One of the most exciting parts about going to a new country is the possibility of meeting new people. But what do you do when those people speak a language different from your own? Language barriers scare many people from traveling to parts of the world they would otherwise love to see in person.
Luckily, we don’t have to fork out hundreds of dollars to sign up for classes or tutors any more. We have resources right in the palm of our hand. You guessed it—our smart phone!
In this top five list, I will be summarizing the pros and cons of some of the top language learning apps across iOS and Android devices so you can forget those language barriers when you travel abroad.
Edit: In the original version of this post, I decided to leave out the number of languages available to each app (with the exception of Word Fireworks). I decided to provide more specific information on these language options to make this post a more comprehensive resource!
Pros: Audio/Visual aids, introductory grammar lessons, increased difficulty as your progress.
Cons: Not grammar intensive, limited vocabulary lessons.
Languages: Spanish, French, German, Italian, Portuguese, Dutch, Swedish, Irish, Turkish, Danish, Norwegian, a number of other languages in development (including Klingon!!).
Overall: Perfect introductory course for a variety of languages and a good resource to review things if you’re rusty. If Duolingo doesn’t currently have your target language, they’re beta testing more and more each day!
Pros: Large database, expansive vocabulary, different levels of proficiency
Cons: Audio quality inconsistent, no focus on grammar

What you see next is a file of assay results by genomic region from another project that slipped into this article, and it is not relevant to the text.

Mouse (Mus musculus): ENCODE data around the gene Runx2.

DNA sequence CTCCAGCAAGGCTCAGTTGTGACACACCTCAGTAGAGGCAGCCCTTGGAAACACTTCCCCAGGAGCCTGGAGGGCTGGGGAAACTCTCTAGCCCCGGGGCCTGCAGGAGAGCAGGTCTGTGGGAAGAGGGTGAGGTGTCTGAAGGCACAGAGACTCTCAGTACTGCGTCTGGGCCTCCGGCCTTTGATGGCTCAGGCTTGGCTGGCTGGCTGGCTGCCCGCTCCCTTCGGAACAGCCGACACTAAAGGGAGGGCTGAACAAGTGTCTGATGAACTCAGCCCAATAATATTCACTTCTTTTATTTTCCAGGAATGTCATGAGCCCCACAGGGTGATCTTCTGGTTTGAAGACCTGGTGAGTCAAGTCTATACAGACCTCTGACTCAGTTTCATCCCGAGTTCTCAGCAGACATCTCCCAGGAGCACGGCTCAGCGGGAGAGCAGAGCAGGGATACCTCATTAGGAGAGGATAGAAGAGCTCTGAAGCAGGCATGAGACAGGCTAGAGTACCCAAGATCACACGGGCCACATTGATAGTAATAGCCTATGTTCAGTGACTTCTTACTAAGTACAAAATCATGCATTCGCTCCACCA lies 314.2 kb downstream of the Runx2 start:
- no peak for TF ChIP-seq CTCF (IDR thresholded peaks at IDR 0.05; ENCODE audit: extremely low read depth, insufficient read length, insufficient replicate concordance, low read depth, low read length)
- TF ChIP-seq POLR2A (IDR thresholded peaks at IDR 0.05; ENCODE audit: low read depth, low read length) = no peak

Languages: Over 200 – including Spanish, French, German, Portuguese, Mandarin, Cantonese, Japanese, Korean, Italian, Irish, Welsh, Dutch, Danish, Swedish.
Overall: I personally have used this app the longest and can confidently say it is responsible for my retention of vague Korean words. Perfect for those of you who want to learn a lot and quick.
Pros: Fun gaming style, writing practice, addictive quality
Cons: Limited number of languages
Languages: Japanese, Chinese, Korean, and Hebrew
Overall: I recently purchased this app ($1.99) to brush up on reading and writing in Japanese and, wow, I wish this was around before I went to Japan! It’s limited to only four languages, but that could very well change due to its recent popularity.
Pros: Powerful customization options, different levels of proficiency (sometimes)
Cons: Design is not user-friendly, open-source software (can be buggy)
Languages: You can find a number of shared decks for Arabic, Chinese, English, French, German, Hebrew, Japanese, Korean, Russian, and Spanish.
Overall: This is the app that I have used the longest. It has a native app for PC/Mac and has an expansive community library. The design is not intuitive, but once you get the hang of things it will change your life. It also has uses outside language learning too—I’m looking at you, college students!
Note: I must point out that the iOS version is paid, but the Android is free. The creator of this app provides free downloads for the desktop version and, in order to make some money, made the iOS app available for $24.99.
Pros: Speaking practice, interaction with native speakers
Cons: Limited number of languages, (Eventually) Needs premium subscription
Languages: English, Spanish, French, German, Italian, Portuguese (Brazil), Russian, Polish, Turkish, Arabic, Japanese, and Chinese.
Overall: One of the weaknesses of self-study is the inability to practice speaking your target language in casual, natural conversations. That is where busuu comes in! The app’s mock conversation feature helps itself stand out, but you’ll only enjoy it for a limited amount of time before your free-trial expires.